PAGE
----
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Mol Biochem Parasitol. 1992 Mar;51(1):143-52.

Isolation and characterization of a cysteine proteinase gene of Plasmodium falciparum.

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Department of Medicine, San Francisco General Hospital, University of California.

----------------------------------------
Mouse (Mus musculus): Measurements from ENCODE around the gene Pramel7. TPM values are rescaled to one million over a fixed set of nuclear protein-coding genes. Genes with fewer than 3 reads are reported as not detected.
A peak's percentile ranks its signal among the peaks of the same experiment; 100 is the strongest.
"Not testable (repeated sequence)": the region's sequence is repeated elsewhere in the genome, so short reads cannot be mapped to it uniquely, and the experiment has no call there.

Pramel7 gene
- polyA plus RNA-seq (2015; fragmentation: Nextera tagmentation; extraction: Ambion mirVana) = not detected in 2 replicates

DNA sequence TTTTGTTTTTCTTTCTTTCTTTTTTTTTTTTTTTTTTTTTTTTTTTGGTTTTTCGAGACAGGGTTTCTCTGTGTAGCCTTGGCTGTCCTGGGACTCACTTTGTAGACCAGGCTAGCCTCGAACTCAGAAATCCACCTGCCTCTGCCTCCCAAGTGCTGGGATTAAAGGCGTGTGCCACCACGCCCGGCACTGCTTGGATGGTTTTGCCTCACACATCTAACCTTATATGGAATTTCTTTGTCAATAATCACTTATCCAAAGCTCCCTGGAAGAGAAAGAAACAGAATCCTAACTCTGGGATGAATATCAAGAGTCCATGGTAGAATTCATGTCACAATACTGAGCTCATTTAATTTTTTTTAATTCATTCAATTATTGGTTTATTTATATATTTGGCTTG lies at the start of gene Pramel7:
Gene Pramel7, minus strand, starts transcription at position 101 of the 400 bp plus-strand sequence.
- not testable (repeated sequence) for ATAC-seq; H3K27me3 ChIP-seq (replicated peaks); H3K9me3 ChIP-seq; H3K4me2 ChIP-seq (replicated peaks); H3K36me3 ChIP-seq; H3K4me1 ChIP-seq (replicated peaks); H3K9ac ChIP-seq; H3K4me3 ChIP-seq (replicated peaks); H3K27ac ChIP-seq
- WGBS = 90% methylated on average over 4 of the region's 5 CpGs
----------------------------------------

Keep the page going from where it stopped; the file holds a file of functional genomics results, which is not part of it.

We have previously identified a 28-kDa cysteine proteinase of Plasmodium falciparum trophozoites that appears to be an essential malarial hemoglobinase and a potential target for antimalarial chemotherapy. The trophozoite cysteine proteinase (TCP) shares a number of biochemical properties with the lysosomal cysteine proteinase cathepsin L. To isolate the gene encoding TCP, we synthesized degenerate oligonucleotides based on two amino acid sequences of cathepsin L that are well conserved among papain-family cysteine proteinases, and used the oligonucleotides to prime the polymerase chain reaction (PCR) with P. falciparum genomic DNA. A 549-bp DNA fragment was amplified by PCR. This fragment was used as a hybridization probe to screen a lambda gt11 library of P. falciparum genomic DNA and isolate a 1.8-kb genomic clone (C1.8) that encoded an intact malarial cysteine proteinase gene. The sequence of C1.8 predicted a 67-kDa protein containing a typical signal sequence, a large pro sequence, and a 26.8-kDa mature proteinase with 37% amino acid identity to cathepsin L. Antisera directed against a peptide encoded by C1.8 recognized a 28-kDa trophozoite protein on immunoblots. In a Northern analysis, C1.8 hybridized predominantly with RNA from rings, the life-cycle stage immediately preceding the trophozoite stage. Taken together, these results strongly suggest that the P. falciparum cysteine proteinase gene we have isolated and characterized encodes TCP.

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